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Casper’s Expands By Focusing On Friendly Manufacturing

CEO Smith grows ice-cream operation with humane production, company pride and family-like culture.

Kyle Smith runs a manufacturing company in a business where it isn’t always important who makes what. Contract operators do the actual production of billions of tons of foods and beverages for the brand owners, but the CEO of Casper’s Ice Cream believes it’s crucial for the growth of his company to make the stuff itself.

That’s in large part because variety is the spice—or, in its case, the cream—of life for Richmond, Utah-based Casper’s, a $100-million maker of ice cream and novelties that is depending on proprietary manufacturing for the lineup expansion and quality control to help expand beyond its regional strength in the Pacific Northwest to the entire country.

“We needed to expand, so we upgraded our main facility with new automation,” Smith told Chief Executive. “We just needed to keep up with consumer demand, and some processes we wanted to enhance and make better. If you’re not growing, you’re dying.”

Casper’s employs about 320 people to make its products at three plants close to Richmond, including the largest, a 95,000-square-foot facility that it built in 2014 and whose capacity it quickly doubled by 2016. In its latest improvements, for instance, Casper installed equipment in the largest factory that doubled its production of bars to 450 a minute versus 110 previously.

“We used to have employees manually putting six sticks in a box, then a cartoner,” Smith explained. “Then employees were encasing it. Now, that’s all done automatically.”

At a time of tremendous flux and even confusion in the ice-cream category, Casper’s is trying to be all things to all people, and is using its own brands, extensions and new products to do so as well as acquiring some of those. So, Casper’s fields full-dairy products like Fat Boy ice-cream sandwiches at the same time it’s demonstrating increasing sensitivity to allergy-plagued consumers with more SKUs that are dairy-free, gluten-free or both.

Also, Smith is pursuing an unusual path in its strategy of providing product variety for plant-based consumers: giving them cones, toppings and other “inclusions” in Casper’s brands that also step around their allergies to nuts and other substances, lending a kind of indulgence and experience factor to eating that many better-for-you ice creams don’t produce.

Casper’s has been in business for nearly 100 years and produces about 10 times its revenues of just a decade ago. Its ever-increasing product variety is helping the company push for more national distribution “through deeper penetration with certain retailers,” Smith said.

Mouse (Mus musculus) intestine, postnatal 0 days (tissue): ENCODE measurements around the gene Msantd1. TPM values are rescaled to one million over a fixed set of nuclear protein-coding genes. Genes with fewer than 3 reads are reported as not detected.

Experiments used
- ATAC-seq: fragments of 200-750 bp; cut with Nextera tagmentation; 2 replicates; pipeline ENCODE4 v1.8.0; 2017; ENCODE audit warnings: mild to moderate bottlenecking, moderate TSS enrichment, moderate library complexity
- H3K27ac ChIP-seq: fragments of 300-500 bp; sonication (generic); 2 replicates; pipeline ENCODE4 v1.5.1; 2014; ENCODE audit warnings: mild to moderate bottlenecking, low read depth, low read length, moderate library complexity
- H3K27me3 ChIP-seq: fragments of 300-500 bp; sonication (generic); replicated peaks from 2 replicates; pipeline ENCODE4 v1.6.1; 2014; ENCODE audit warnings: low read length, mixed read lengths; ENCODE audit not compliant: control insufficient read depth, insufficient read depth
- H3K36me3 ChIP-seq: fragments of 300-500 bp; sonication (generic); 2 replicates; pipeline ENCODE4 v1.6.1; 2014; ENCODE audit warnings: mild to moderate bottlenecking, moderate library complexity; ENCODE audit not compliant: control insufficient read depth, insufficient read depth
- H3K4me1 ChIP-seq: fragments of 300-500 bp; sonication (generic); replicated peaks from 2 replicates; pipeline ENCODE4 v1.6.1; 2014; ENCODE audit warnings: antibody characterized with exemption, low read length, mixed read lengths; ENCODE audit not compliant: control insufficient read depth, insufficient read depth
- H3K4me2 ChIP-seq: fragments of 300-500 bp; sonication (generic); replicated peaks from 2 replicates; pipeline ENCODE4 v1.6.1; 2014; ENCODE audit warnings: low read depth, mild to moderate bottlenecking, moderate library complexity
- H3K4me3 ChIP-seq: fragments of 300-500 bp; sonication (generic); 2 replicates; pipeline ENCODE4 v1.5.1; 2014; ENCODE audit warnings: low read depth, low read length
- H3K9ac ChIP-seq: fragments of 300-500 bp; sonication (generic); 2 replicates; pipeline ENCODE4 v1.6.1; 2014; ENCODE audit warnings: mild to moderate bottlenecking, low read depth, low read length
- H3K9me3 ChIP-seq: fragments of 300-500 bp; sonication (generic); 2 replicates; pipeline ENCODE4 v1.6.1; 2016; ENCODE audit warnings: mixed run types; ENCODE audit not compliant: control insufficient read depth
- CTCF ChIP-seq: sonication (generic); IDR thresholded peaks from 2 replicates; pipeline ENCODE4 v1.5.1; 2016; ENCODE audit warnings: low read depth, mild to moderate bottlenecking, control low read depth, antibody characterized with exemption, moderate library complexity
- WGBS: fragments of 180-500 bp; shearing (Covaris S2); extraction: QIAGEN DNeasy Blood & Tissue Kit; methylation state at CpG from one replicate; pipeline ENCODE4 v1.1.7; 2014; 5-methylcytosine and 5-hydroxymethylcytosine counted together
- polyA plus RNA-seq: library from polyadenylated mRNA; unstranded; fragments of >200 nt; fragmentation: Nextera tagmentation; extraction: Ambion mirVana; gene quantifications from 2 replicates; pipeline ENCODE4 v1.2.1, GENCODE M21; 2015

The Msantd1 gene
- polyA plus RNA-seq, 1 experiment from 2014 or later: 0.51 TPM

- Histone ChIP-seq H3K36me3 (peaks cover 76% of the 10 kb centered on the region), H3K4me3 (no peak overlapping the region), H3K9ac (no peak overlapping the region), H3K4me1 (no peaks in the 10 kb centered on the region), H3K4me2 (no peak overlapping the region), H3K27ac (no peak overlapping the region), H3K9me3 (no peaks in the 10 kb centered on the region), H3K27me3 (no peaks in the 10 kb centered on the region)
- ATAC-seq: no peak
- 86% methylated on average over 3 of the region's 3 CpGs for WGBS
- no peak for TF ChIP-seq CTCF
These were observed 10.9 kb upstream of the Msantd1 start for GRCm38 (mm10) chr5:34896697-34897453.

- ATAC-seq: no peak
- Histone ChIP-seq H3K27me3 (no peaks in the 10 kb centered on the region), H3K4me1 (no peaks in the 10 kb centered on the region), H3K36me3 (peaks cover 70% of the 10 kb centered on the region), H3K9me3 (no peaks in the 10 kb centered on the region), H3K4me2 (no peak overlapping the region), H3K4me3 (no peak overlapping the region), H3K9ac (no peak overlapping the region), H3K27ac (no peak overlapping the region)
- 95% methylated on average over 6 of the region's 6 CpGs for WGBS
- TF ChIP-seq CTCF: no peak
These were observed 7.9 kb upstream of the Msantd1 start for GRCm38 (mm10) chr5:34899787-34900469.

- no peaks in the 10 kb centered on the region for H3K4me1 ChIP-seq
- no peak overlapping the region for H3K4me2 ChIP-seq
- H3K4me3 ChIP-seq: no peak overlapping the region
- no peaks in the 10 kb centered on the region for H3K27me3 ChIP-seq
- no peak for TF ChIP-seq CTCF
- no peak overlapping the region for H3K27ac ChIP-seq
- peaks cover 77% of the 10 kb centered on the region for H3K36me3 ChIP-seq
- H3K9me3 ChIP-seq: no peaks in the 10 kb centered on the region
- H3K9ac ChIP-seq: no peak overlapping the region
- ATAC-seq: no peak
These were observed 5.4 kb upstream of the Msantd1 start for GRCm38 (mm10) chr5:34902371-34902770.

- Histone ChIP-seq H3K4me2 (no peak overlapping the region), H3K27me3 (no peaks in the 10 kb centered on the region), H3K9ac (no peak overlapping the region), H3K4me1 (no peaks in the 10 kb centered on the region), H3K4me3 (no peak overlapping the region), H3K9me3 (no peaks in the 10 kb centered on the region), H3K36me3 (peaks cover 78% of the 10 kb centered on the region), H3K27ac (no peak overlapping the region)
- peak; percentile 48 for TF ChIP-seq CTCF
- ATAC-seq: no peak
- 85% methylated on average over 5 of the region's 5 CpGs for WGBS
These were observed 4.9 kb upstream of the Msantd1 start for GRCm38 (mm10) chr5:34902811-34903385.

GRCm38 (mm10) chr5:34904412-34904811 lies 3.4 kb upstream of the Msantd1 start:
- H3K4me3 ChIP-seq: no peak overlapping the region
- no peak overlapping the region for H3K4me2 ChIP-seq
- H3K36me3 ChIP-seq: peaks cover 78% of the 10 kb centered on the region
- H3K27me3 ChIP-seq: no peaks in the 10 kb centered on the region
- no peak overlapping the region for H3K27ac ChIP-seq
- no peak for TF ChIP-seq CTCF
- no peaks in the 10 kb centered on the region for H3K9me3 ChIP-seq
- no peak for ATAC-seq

Key to its growing success in this endeavor, Smith said, is that “repeat buyers love our products. Even with plant-based stuff, quality and great-tasting products are core to what we do. Consumers don’t have to compromise.”

Casper’s approach to manufacturing has keyed its ability to grow. Here are some principles Smith has applied along the way:

• Humane production. It starts with safety. “At the end of the day, it’s all about safety for employees, and quality food, and investing in training,” Smith said. “Those are the key things we need to stay at the forefront of the business. So that employees can go home and see their families. We let employees see that they are in the forefront.”

Smith has taken a similar approach to automating Casper’s largest plant with what Ken Harris, a food-industry consultant, has called “state-of-the-art automation.”

“We have more output, but it’s also better for employees from an ergonomic standpoint,” Smith said. “These also are higher-paying jobs now, because robotics can now do the manual labor, and we can invest in our employees for additional training to become machine operators and higher-skilled workers that continue to add value to the business. It also gives them a sense that we’re investing in them.”

• Company pride. Smith knows how crucial employee satisfaction is, and he promotes that by essentially telling workers there’s a sort of privilege in what they do. To support that notion, Casper’s shares with its employees social-media posts it gathers of customers enjoying Casper’s products, often in some kind of family celebration.

“So employees see and understand they’re actually making a difference in someone’s life,” Smith said. “Ice cream gives comfort to people, and joy and happiness, and we share some sense of that.

“And when you walk the floor, you get a sense of that: People enjoy their jobs and are happy and proud of what they do. They’re not just ‘making ice cream.’ What they’re doing is important.”

Casper’s also encourages employees to provide community service, collectively or individually. “We’re very active in the community, getting employees out of the factory, planting trees, volunteering at a local food bank putting Thanksgiving baskets together, and so on,” Smith said. “There’s a sense of pride in giving back to the community.”

• Family-like culture. “Work-life balance is really important to us and our culture,” Smith said. “We want to work hard five days a week, 40 hours a week, and then spend time with our families.” To attain that kind of balance, he said, Smith promotes a “servant-leadership mentality. Everyone chips in and does whatever they have to do.”

And being in the business it is, Casper’s can use its very products to promote that culture. “We have employees whose kids have celiac allergies and were never able to eat an ice-cream sandwich before” Casper’s acquired and began making gluten-free novelties, Smith said.

Now, these Casper’s employees can bring happiness home with them.


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